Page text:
Kyiv, July 10, 2015. The debt situations in Ukraine and Greece fundamentally differ. The only parallel one may draw is the problem of external debt servicing. However, the underlying issues are different, as are each country’s circumstances. The situation in Ukraine is not critical as in Greece, said experts during a round table titled “Public Debt Management: Greece’s Default, Moratorium and Other Factors Affecting Ukraine,” at Ukraine Crisis Media Center.
According to Ihor Burakovsky, Director of Institute for Economic Research and Policy Consulting, the credit system in Greece was centralized, which is typical of EU countries. EU member states, including Greece, cannot conduct their own monetary policy. This is a fundamental reason for Greece’s economic woes. Moreover, one cannot compare the magnitude of dept in Greece versus that in Ukraine. Greece’s external debt is EUR 317 billion, of Ukraine, USD 43.5 billion,” said Burakovsky.
To overcome the debt crisis, both countries must do more than restructure their debts. They must often pass rigorous and unpopular reforms, Burakovsky noted. Unlike Greece, Ukraine already benefits from reforms—on decentralization and in combatting corruption. At the same time Burakovsky emphasized that reforms are a continuous process, and must therefore continue uninterrupted. First, obligations taken in the framework of the Association Agreement with the EU need to be fulfilled.
Burakovsky also underlined that the above differences make results of a potential default different for Ukraine and Greece. “Under certain circumstances, default can become a policy instrument, same as a company’s bankruptcy does not necessarily mean its death. We are observing a full-fledged default in Greece. Nevertheless, a new round of talks with it started. If a default is possible in Ukraine, it’s going to be technical,” explained Burakovsky.
Pavlo Kukhta, a Reanimation Package of Reforms economist, agreed with the fundamental difference between the Ukrainian and Greek situations. “Our fundamental difference from Greece is that we are not dependent on creditors. Greece continues bargaining with the forces from which it keeps taking the credit. We are dealing with the IMF; not with private creditors. It is not so dangerous,” explained Kukhta. Moreover, according to him, restructuring will end in about six months while the reforms will proceed.
However, reforms are not on the agenda in Greece. There was no domestic need for reforms and their society did not want to reform, explained Kukhta. “It’s the other way around in Ukraine. Through the revolution, Ukrainians were firm to say that they want to change the way they live. If we take a look at history, countries either implemented reforms and changed or did not survive under similar circumstances,” he explained. Taras Kachka, Head of Ukraine Reforms Communications Taskforce added that in Ukraine, society is requesting reforms. “Society is accelerating the state. It demands to accomplish more and faster. We have the starting situation that is different from the one Greece. But often, tactical issues prevail over strategic ones,” noted Kachka.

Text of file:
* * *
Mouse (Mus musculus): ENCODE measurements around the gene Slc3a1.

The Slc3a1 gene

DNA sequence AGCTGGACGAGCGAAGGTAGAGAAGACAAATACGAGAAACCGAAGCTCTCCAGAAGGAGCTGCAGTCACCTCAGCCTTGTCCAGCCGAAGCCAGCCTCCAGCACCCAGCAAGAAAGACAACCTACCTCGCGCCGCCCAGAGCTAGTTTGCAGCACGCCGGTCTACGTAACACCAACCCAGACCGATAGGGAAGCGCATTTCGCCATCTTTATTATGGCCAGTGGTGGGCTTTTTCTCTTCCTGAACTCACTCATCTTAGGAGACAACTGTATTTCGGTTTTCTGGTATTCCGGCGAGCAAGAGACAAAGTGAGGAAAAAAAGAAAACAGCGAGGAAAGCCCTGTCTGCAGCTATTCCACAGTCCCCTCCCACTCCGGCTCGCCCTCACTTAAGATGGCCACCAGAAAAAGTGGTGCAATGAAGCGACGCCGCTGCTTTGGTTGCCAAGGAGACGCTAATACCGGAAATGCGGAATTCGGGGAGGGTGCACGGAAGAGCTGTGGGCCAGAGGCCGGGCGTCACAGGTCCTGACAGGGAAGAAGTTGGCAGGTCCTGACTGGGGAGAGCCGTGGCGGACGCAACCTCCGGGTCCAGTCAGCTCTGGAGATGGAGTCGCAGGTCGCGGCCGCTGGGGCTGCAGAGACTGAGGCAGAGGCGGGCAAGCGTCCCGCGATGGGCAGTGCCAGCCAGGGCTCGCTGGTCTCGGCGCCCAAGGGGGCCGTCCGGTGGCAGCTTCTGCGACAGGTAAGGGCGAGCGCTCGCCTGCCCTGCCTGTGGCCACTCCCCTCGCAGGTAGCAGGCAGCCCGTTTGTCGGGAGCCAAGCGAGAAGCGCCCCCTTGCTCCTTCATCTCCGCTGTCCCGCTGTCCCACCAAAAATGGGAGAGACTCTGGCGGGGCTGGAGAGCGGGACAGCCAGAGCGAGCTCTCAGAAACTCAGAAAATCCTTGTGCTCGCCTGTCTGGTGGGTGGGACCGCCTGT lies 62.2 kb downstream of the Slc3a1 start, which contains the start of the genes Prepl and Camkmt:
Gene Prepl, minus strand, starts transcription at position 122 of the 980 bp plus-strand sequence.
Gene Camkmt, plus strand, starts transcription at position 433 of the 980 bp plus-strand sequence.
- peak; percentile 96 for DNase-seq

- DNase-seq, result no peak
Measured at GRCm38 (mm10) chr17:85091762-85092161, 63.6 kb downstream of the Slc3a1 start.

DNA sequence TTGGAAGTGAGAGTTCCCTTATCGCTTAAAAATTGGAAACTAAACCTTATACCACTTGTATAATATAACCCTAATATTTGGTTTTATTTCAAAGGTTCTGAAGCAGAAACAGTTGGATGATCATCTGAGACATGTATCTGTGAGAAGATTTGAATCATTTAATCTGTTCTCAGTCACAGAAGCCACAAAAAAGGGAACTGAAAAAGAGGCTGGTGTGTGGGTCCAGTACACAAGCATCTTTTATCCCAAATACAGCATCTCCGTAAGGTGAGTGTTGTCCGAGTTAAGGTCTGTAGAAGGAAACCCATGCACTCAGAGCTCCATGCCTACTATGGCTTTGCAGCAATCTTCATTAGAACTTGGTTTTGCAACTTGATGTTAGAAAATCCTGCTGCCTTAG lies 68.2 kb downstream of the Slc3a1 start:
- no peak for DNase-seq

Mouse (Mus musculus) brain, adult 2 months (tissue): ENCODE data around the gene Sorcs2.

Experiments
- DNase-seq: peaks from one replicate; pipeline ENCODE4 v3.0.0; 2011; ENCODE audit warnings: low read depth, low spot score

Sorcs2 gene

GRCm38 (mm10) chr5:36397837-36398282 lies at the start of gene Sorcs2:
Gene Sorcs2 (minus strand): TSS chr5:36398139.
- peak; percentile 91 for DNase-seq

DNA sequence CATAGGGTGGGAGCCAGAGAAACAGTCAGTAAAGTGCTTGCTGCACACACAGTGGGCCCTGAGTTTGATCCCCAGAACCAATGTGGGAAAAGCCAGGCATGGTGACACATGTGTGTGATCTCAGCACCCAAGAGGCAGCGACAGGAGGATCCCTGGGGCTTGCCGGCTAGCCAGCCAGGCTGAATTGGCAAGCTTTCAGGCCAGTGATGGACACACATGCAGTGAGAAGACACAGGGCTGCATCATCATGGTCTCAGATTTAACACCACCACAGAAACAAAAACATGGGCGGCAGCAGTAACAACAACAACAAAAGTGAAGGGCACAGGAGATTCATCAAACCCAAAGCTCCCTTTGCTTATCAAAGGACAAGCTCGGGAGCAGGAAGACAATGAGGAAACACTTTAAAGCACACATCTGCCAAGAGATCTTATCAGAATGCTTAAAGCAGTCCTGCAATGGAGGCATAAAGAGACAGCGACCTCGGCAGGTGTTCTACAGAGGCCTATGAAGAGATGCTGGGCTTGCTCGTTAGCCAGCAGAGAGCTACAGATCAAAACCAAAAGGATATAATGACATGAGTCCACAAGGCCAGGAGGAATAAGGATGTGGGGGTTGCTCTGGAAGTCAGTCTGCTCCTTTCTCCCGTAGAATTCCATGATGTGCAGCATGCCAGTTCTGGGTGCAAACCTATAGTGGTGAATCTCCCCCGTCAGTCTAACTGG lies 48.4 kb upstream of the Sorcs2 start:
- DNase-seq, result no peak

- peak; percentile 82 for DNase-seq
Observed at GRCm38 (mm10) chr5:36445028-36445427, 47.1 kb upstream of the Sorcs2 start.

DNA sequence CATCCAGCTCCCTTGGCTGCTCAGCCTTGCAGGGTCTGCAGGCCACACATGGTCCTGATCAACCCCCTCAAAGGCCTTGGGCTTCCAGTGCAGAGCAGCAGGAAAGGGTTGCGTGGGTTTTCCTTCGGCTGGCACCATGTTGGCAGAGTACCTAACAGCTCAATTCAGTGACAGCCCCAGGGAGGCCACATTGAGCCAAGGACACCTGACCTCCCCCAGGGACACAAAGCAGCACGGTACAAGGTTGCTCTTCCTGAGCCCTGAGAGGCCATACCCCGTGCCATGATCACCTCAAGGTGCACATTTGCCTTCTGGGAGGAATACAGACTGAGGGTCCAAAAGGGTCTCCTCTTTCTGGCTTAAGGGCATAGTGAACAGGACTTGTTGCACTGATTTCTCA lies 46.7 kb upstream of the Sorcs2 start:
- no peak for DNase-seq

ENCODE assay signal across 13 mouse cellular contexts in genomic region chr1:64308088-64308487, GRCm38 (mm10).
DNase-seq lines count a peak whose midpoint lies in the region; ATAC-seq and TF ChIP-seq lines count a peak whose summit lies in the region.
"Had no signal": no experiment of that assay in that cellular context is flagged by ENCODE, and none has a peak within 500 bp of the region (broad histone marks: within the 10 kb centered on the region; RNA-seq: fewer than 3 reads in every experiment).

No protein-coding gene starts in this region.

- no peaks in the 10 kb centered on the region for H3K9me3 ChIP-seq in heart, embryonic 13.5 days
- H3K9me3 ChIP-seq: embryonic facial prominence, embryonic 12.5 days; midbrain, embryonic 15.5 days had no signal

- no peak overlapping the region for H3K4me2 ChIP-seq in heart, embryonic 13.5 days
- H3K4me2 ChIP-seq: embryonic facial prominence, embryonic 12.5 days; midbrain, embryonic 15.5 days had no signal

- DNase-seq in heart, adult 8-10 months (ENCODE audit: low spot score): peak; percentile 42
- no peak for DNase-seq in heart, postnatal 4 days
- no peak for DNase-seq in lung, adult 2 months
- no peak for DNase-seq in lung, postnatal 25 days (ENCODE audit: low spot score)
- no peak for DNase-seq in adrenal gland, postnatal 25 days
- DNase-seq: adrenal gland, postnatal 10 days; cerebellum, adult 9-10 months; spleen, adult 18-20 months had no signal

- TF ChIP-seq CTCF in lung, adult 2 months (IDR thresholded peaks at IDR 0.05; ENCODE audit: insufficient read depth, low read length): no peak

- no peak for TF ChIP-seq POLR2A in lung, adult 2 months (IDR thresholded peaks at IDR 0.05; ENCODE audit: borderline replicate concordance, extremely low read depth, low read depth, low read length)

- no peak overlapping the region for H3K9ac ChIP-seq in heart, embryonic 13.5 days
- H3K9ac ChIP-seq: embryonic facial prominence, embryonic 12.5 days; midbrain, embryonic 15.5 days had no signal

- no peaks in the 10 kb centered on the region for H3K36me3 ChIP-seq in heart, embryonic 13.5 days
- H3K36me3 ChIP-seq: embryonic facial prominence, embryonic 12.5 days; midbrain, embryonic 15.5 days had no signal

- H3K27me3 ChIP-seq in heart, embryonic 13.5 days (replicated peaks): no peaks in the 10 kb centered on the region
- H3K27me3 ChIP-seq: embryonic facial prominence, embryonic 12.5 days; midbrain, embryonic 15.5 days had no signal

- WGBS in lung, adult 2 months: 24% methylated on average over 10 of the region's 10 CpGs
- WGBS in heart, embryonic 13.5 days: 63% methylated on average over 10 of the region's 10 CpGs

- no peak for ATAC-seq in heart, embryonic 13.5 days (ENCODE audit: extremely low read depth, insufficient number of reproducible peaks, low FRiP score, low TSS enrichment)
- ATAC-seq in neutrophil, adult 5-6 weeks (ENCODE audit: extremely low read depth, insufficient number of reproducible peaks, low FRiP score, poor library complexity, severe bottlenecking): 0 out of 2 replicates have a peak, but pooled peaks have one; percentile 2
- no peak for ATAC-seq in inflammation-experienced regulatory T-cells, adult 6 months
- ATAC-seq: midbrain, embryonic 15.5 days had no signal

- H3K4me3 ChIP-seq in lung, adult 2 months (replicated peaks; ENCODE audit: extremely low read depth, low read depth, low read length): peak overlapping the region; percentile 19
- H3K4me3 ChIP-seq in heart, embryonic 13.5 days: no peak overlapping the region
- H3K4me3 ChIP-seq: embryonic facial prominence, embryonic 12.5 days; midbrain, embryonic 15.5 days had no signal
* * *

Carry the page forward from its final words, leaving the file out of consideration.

Oleksandr Valchishen, Head of Investment Capital Ukraine’s (ICU’s) analytical department, agreed with the fundamental difference between how the situations are playing out in the two countries. The situation in Ukraine is better in terms of perspectives. In Greece, voters intentionally chose representatives of left-wing powers who are not reformers to rule the country. Due to their actions, the country gradually lost its creditworthiness. The credit Greece took out was increasing, while the markets closed for Greece as a borrower. Moreover, before the current government came to power, the debts had been restructured and their ownership transferred to the so-called official creditors, including the IMF and European Central Bank. Greece was negotiating with these official agencies but could not agree on an acceptable consolidation or a reforms program. “That is the fundamental difference. Greek government was not able to agree with key creditors. In Ukraine, the government is not only speaking but is also making steps to improve the perspective,” Valchishen noted. “We are watching the “primary budget balance” as the key figure for financial management by the Ukrainian government.” This is why Ukraine will likely succeed in avoiding a moratorium on debt as well as speculations on a default.
It is common practice to take initiative to renegotiate restructuring. It demonstrates government transparency. “Without having its external debt restructured, Ukraine’s economy would be burdened with debts to the extent that economic growth perspectives and restoring the wellbeing of citizens would be a huge problem. The country may stay in a permanent debt crises for decades,” underlined Valchishen. It is important to understand that Ukraine has already agreed with the official creditors and that the country is working to restore creditworthiness.
Today’s biggest problem is the threat of justifying corruption and lacking or piecemeal decisions regarding the war and Ukraine’s debts. “It may discredit everything that people were standing and dying for on Maidan,” concluded Burakovsky. In his turn, Kachka advised roundtable participants to concentrate on the pace of reforms in the country. He noted, given today’s conditions and the information war in particular, one must approach rumors and evaluations carefully.